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Wisdom Teeth Recovery Plan (A Day By Day Guide)

The thought of having your wisdom teeth removed in the dental chair sounds petrifying, even though it is a very commonly done dental procedure. The following Recovery Guide will not only help you through the procedure but also aims to help you quickly bounce back to your normal daily life.

Day-1: Planning Ahead

A great way to go into ANYTHING is with a plan! We recommend the following:

  • Have your dentist answer all your questions relating to the procedure including the cost beforehand. A stress-free mind is known to improve physical healing!
  • Find a friend/relative who will accompany you to and drive you back from the clinic if you prefer not to drive yourself
  • Plan your procedure just before the weekend or when you have additional time off
  • Stock up on liquid foods and pain medication (Ibuprofen or Paracetamol). Your dentist may prescribe additional medications for you to take before and/or after the procedure

You should not feel any pain during the wisdom tooth removal because of the anesthesia. Start your pain medications and antibiotics (if any) as soon as you feel the first bout of pain, so your body is better prepared to deal with the pain as the anesthetics wears off.

Your dentist will give you some sterile gauze to bite on for the next hour or so. Start your liquid diet when your sensations return. Remember to drink water to keep yourself hydrated!

Avoid brushing or rinsing the site of extraction for the next 24 hours at least as this may remove the blood clot which is your body’s natural defence against bacterial infections.

The Next Day or Two: Feeling a Little Better

The first 24-hours following the procedure can make some people very anxious. You’ll probably feel bouts of pain come and go as you continue to recover. Be sure to take regular painkillers prescribed by the doctor (even if you feel the pain may be minimal at times) so your pain tolerance is better regulated.

You may still see some oozing of blood from the cuts and the wounds. If this happens, change to a fresh gauze and bite down. Ice pack to the areas may help reduce swelling and inflammation. Apply an ice pack every 20-minutes or so with at least 30-minute intervals in between each application.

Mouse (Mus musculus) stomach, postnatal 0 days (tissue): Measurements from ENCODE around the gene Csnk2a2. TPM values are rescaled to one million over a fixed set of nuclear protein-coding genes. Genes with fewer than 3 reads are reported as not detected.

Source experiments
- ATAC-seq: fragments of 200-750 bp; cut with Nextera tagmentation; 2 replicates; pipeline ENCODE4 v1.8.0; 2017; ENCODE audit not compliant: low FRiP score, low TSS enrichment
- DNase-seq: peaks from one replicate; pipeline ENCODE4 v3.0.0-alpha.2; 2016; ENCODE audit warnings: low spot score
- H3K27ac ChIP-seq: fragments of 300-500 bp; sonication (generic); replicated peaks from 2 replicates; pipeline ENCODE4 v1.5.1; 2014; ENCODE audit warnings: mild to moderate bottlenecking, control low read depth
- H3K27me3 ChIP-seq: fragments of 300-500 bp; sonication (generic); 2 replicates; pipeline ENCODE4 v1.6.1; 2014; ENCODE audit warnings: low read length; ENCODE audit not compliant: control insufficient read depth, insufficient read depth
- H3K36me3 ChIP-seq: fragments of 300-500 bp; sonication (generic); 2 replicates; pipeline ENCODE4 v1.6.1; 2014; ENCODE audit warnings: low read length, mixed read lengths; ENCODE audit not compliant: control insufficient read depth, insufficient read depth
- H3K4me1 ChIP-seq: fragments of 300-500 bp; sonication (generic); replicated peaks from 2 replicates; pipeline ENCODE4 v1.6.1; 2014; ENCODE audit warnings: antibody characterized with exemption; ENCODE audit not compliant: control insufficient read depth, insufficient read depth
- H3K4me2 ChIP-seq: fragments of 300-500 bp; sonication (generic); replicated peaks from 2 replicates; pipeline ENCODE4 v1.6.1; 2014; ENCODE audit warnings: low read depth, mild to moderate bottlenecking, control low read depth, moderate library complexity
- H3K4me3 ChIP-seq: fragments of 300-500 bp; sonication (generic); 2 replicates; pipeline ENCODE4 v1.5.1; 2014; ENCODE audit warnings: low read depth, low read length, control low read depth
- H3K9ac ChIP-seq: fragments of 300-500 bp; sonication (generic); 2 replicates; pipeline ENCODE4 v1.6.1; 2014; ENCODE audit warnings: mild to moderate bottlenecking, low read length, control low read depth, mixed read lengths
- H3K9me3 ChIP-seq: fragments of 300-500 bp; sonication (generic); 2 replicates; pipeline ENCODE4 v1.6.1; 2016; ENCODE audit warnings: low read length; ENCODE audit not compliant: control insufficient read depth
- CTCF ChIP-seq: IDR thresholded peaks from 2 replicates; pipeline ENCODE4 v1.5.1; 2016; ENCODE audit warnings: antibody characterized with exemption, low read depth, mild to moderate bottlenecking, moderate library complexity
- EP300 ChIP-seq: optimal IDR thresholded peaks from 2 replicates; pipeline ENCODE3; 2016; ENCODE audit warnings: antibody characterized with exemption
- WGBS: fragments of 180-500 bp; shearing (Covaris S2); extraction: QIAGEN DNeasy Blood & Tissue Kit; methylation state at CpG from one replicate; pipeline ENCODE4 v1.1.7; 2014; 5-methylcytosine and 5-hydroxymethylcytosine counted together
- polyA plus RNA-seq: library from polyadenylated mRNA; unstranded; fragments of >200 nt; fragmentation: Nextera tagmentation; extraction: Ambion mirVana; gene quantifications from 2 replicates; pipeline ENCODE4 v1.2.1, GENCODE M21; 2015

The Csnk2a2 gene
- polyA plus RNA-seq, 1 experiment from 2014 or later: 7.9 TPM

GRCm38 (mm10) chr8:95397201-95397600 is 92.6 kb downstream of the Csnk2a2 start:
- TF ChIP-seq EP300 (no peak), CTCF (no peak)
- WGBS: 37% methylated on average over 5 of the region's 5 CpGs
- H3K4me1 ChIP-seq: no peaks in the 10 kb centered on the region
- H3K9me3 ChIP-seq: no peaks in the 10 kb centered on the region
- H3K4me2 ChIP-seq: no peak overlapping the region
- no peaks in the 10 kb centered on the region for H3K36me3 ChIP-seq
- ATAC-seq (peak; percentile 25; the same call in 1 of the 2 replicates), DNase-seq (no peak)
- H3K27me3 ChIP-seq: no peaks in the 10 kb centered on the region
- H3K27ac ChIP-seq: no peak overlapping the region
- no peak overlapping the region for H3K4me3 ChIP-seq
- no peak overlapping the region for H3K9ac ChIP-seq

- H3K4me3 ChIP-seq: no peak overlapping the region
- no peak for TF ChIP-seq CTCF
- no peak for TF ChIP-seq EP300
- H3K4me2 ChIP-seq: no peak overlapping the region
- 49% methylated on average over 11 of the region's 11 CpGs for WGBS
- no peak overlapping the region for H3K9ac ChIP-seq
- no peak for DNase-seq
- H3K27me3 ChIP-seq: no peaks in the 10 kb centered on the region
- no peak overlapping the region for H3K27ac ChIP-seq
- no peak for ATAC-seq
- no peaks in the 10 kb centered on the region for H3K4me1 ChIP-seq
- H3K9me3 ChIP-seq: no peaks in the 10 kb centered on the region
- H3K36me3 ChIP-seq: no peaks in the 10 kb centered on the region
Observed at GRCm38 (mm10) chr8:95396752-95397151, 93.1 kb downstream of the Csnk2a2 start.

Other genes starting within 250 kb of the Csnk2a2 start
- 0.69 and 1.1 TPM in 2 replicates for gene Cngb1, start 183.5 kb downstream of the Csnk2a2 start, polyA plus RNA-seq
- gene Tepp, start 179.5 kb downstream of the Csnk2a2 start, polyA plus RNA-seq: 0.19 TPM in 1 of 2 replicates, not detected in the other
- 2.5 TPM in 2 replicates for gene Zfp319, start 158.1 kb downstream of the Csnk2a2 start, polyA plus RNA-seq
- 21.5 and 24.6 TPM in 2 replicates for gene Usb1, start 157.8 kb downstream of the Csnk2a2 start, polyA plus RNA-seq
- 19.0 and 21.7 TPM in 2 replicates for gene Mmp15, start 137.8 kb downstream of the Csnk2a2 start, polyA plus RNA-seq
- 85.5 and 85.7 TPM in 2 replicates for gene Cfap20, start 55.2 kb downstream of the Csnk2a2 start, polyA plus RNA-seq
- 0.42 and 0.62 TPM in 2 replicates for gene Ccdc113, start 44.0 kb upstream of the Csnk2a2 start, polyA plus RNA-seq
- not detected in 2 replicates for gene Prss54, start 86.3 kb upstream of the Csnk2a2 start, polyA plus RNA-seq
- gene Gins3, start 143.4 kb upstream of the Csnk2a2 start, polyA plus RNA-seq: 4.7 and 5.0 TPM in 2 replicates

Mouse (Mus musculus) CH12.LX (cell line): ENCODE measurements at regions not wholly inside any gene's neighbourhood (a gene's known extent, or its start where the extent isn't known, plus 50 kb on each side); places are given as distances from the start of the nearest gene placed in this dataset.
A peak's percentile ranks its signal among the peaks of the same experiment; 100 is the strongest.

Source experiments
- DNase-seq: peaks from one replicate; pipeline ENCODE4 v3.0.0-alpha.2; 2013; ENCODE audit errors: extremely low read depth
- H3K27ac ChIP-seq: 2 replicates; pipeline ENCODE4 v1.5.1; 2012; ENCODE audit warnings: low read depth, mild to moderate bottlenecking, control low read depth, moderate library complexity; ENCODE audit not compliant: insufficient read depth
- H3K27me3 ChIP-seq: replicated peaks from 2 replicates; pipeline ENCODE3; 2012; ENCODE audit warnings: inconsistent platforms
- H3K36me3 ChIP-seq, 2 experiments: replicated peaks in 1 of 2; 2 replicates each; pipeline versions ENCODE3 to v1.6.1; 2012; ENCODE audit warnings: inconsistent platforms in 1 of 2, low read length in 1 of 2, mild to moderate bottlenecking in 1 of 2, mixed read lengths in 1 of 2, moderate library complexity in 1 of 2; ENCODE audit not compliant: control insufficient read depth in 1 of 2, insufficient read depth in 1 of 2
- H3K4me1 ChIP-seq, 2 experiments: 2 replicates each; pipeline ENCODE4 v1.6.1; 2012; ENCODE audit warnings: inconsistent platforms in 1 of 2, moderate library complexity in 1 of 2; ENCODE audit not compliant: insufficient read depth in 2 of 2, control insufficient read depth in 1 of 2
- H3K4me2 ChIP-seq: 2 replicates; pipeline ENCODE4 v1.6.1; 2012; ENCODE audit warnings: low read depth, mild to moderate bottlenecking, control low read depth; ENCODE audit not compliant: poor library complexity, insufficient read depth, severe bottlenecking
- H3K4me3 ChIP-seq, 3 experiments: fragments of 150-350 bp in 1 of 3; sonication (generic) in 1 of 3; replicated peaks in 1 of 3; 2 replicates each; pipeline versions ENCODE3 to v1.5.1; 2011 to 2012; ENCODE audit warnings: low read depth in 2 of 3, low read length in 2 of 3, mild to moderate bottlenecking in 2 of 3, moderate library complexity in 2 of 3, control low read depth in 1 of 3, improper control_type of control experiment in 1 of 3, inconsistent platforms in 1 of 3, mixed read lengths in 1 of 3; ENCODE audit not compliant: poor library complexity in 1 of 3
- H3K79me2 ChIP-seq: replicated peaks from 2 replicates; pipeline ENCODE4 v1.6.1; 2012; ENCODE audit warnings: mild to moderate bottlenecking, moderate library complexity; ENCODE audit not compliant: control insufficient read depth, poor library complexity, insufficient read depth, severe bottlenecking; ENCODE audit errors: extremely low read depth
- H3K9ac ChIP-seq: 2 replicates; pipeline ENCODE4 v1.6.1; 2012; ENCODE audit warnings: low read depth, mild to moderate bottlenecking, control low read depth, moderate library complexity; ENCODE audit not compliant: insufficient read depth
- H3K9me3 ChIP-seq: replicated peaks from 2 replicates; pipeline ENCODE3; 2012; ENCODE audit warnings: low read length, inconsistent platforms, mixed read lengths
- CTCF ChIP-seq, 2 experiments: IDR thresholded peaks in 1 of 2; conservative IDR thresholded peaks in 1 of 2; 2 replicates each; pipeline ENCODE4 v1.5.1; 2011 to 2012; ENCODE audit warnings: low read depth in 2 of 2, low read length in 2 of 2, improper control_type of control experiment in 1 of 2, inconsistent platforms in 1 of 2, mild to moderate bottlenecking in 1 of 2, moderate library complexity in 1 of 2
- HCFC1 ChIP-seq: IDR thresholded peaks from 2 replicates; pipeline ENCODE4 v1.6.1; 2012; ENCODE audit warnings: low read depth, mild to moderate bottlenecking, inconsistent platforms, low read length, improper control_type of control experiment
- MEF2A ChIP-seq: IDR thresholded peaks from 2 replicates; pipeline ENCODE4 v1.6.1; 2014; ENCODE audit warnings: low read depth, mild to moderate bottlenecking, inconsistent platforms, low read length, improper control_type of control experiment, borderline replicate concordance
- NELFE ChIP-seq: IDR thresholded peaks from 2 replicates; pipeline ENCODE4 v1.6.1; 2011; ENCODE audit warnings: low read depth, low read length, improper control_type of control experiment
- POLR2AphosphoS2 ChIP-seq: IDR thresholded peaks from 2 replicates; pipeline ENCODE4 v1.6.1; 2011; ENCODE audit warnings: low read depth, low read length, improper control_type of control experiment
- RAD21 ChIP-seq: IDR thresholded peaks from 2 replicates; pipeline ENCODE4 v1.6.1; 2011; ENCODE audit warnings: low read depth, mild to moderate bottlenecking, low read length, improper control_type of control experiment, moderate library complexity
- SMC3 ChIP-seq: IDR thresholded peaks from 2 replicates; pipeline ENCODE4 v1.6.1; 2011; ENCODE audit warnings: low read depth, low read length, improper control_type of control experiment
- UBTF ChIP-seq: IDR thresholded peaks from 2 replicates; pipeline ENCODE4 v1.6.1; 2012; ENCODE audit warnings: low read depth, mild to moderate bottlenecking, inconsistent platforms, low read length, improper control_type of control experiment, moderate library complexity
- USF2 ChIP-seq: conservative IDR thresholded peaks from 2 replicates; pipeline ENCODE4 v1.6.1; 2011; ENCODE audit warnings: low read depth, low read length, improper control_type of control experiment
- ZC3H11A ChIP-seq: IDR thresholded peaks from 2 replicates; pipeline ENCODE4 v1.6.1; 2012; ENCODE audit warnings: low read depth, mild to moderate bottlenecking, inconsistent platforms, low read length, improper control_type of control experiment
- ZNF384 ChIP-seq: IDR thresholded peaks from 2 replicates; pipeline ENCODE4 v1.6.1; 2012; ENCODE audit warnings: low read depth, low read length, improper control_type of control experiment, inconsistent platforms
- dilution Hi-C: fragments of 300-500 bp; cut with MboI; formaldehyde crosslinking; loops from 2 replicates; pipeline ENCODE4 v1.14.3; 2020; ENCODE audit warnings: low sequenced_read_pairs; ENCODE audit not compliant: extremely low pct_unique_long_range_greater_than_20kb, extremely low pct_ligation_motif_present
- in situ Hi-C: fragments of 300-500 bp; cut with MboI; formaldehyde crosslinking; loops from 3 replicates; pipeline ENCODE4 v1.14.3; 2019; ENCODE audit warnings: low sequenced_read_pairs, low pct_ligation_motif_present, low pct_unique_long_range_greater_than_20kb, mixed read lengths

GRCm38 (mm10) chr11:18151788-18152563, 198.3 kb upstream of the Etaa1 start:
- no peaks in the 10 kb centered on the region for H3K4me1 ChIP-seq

Continue with your liquids-only diet and rest up.

2 – 3 Days Later: The Swelling Reduces

After 48-hours the pain, swelling, and discomfort should have reduced significantly. Even the intermittent bleeding should have subsided.

You may feel your mouth drying up frequently. Gargling with salt water is a good way to ease the dryness.

Alternately, you may want to rinse with diluted mouthwash a couple of times a day. By this stage, you may feel like you can start brushing your teeth. If you do make sure to do so very lightly.

Remember to take your antibiotics regularly (as prescribed!)

4 Days Later: You’re Almost There!

The pain and swelling should have substantially subsided by now.

Your use of pain medication should also REDUCE 72 hours after the procedure.​

Unfortunately, it’s still not yet time to order that burger or steak! However, you may now be ready to switch from a liquid-only diet to eating soft or processed foods – like yogurt, porridge and pureed vegetables such as soups.

You may still need to take it easy though, try and avoid doing strenuous house work or heavy activities (Rest is key to recovery!)

Lady smiling doing peace sign with black glasses

Most patients have fully recovered by day 5, following the extraction. If you haven’t progressed as outlined in the timeline above, it many be a good idea to consult your doctor, as you may experience a non-healing condition called Dry Socket.

Even though wisdom teeth removal may sound very daunting, rest assured that it is done on a daily basis on many patients. Having an experienced dental surgeon looking after you can make a big difference to your wisdom tooth experience! If you need any advice regarding your wisdom tooth removal, be sure to give us a call on 9978 4869!

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